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Male domestic abuse: Not enough support for victims, says charity

Male domestic abuse: Not enough support for victims, says charity

There are not enough safe houses for male domestic abuse victims, according to campaigners
Male domestic abuse victims are suffering a lack of support despite a sharp rise in attacks, a charity said.Police in England and Wales recorded 149,248 incidents in 2017 - more than double the number reported in 2012.One charity, the ManKind Initiative, said while a third of domestic abuse victims were men, only 0.8% of refuge beds were reserved for them.The Home Office urged "all victims to come forward and report this horrific crime" and said support was available.The charity, which helps men escaping abuse, told the BBC while there more than 3,600 beds in safe houses for women, there were currently only 20 earmarked solely for men in England, including none in London.
'Fail their children'
While one in six men will experience domestic abuse at some point in their lives, only one in 20 will ever seek any help, the ManKind Initiative said.Spokesman Mark Brooks told BBC 5 live Afternoon Edition while more victims were beginning to come forward, a "failure to ensure a basic level of support across the country will fail those men and, of course, fail their children where they are involved."The charity said some men were having to travel more than 150 miles to get help and has called for dedicated support across the UK.According to data obtained by BBC Inside Out North West, over the past five years, domestic abuse reports have surged 352% across Greater Manchester to 8,988 in 2017, tripled in Merseyside (to 3,184) and Cheshire (to 2,533), and increased 70% in Lancashire (to 2,231).
Survivor's story
For 15 years, Tony - whose full name we have agreed not to use - says he was systematically abused in a same-sex relationship. He said he was beaten, isolated from his friends, prevented from working or even owning a mobile phone. He told the BBC how he had managed to escape. "I found an old mobile phone and I made phone calls to the domestic abuse helpline. I pretended I was going for a walk or was going shopping. "They said 'you have to leave, it's very very important you get out of this relationship'.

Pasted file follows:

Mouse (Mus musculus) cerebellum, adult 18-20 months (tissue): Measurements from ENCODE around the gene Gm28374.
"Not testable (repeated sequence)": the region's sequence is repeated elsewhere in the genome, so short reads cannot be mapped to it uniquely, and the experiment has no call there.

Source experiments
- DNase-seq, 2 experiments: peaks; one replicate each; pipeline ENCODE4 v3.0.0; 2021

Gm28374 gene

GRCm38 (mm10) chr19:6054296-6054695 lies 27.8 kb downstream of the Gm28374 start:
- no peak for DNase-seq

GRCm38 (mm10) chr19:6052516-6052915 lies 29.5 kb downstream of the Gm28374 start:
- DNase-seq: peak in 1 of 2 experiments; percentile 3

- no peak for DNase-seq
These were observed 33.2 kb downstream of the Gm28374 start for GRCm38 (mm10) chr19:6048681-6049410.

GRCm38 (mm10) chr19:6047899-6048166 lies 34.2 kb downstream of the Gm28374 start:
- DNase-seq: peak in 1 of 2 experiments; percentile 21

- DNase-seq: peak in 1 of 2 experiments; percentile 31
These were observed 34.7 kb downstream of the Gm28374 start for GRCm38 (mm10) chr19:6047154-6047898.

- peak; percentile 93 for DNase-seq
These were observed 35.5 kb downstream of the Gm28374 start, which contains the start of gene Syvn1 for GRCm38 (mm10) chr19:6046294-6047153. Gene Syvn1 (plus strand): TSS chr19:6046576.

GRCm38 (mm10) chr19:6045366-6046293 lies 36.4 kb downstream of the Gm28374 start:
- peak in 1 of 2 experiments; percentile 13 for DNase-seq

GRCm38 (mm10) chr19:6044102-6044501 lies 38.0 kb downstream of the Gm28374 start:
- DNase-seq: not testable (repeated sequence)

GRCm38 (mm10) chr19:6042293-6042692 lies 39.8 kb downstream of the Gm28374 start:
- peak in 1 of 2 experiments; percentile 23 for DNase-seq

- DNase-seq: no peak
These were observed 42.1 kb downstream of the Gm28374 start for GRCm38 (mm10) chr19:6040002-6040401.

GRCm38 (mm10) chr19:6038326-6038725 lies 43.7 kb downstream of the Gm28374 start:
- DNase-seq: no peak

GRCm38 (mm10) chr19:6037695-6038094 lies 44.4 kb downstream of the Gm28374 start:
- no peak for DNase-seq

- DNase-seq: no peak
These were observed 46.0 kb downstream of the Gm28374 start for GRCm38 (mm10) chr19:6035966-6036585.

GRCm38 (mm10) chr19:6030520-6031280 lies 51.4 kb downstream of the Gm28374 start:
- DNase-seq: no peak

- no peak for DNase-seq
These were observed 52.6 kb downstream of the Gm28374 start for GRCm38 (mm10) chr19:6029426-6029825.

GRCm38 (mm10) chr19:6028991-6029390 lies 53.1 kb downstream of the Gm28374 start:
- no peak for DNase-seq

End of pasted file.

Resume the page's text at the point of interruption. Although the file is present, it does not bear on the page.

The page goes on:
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"I must have left at three o'clock in the morning. I waited around for a taxi for a couple of hours in the churchyard, freezing cold. It took me to the nearest train station and I hopped on a train and came here (to a safe house)."It took four months there for Tony to feel strong enough to find a place of his own. "I still feel ashamed even today to admit I was in an abusive relationship," he said. "I think it's something to do with being a man. You're supposed to stand up for yourself, you're supposed to protect yourself. "You hear a lot about women's groups and of course women and children are always going to get priority but men also need help."
Senior psychology lecturer Elizabeth Bates, of Cumbria University, said: "That is likely to be the tip of the iceberg - I think there are a lot of men who have experienced domestic violence and don't ever report it and often don't tell anybody. "I think there's lots of reasons men don't ask for help."In terms of the services that are available, they often don't look like they provide support for men and even though often they do and I think a lot of the time it's because the campaigns and things that we have around domestic violence often are really geared towards women and women victims."
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A Home Office spokesperson said: "We are determined to ensure anyone facing the threat of domestic abuse has somewhere to turn to, and that police have the tools to deal with perpetrators of this abuse. We strongly urge all victims to come forward and report this horrific crime, regardless of their gender or that of their abuser."The Home Office funds the Men's Advice Line, a confidential, free phone helpline for male victims of domestic abuse. The service offers practical advice, information and emotional support to male victims, as well as to concerned friends and family and frontline workers."Our Domestic Abuse Bill will introduce the first ever government definition of domestic abuse recognising the many kinds of abuse suffered - psychological, physical, sexual, economic and emotional. This will help to improve understanding among frontline professionals, law enforcement officers and prosecutors."You can see this story in full on BBC Inside Out North West at 19:30 BST on Monday 17 September and for the following 30 days on the BBC iPlayer
Domestic violence
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